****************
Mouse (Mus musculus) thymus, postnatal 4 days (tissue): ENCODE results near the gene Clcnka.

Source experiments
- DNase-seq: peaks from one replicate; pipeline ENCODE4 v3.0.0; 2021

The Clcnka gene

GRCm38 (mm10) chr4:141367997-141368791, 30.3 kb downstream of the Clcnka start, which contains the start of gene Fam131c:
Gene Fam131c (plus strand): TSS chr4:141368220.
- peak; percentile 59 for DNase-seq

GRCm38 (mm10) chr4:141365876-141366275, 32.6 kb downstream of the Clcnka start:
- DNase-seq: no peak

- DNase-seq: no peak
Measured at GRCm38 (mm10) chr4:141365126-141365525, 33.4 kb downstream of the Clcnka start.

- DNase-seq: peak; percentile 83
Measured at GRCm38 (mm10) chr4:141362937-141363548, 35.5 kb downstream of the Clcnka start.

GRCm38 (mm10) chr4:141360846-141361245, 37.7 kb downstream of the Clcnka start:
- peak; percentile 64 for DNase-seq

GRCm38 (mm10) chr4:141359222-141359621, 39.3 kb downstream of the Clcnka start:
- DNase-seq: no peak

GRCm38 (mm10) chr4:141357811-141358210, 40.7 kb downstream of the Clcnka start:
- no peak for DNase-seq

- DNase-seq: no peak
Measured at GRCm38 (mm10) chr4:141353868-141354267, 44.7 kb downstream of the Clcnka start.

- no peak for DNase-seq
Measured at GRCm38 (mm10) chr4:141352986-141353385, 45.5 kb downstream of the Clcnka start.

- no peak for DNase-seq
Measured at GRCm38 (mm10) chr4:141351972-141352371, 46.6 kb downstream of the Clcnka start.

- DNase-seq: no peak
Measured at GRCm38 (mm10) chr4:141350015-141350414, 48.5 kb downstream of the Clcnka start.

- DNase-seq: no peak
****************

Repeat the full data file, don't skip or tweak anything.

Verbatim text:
Mouse (Mus musculus) thymus, postnatal 4 days (tissue): ENCODE results near the gene Clcnka.

Source experiments
- DNase-seq: peaks from one replicate; pipeline ENCODE4 v3.0.0; 2021

The Clcnka gene

GRCm38 (mm10) chr4:141367997-141368791, 30.3 kb downstream of the Clcnka start, which contains the start of gene Fam131c:
Gene Fam131c (plus strand): TSS chr4:141368220.
- peak; percentile 59 for DNase-seq

GRCm38 (mm10) chr4:141365876-141366275, 32.6 kb downstream of the Clcnka start:
- DNase-seq: no peak

- DNase-seq: no peak
Measured at GRCm38 (mm10) chr4:141365126-141365525, 33.4 kb downstream of the Clcnka start.

- DNase-seq: peak; percentile 83
Measured at GRCm38 (mm10) chr4:141362937-141363548, 35.5 kb downstream of the Clcnka start.

GRCm38 (mm10) chr4:141360846-141361245, 37.7 kb downstream of the Clcnka start:
- peak; percentile 64 for DNase-seq

GRCm38 (mm10) chr4:141359222-141359621, 39.3 kb downstream of the Clcnka start:
- DNase-seq: no peak

GRCm38 (mm10) chr4:141357811-141358210, 40.7 kb downstream of the Clcnka start:
- no peak for DNase-seq

- DNase-seq: no peak
Measured at GRCm38 (mm10) chr4:141353868-141354267, 44.7 kb downstream of the Clcnka start.

- no peak for DNase-seq
Measured at GRCm38 (mm10) chr4:141352986-141353385, 45.5 kb downstream of the Clcnka start.

- no peak for DNase-seq
Measured at GRCm38 (mm10) chr4:141351972-141352371, 46.6 kb downstream of the Clcnka start.

- DNase-seq: no peak
Measured at GRCm38 (mm10) chr4:141350015-141350414, 48.5 kb downstream of the Clcnka start.

- DNase-seq: no peak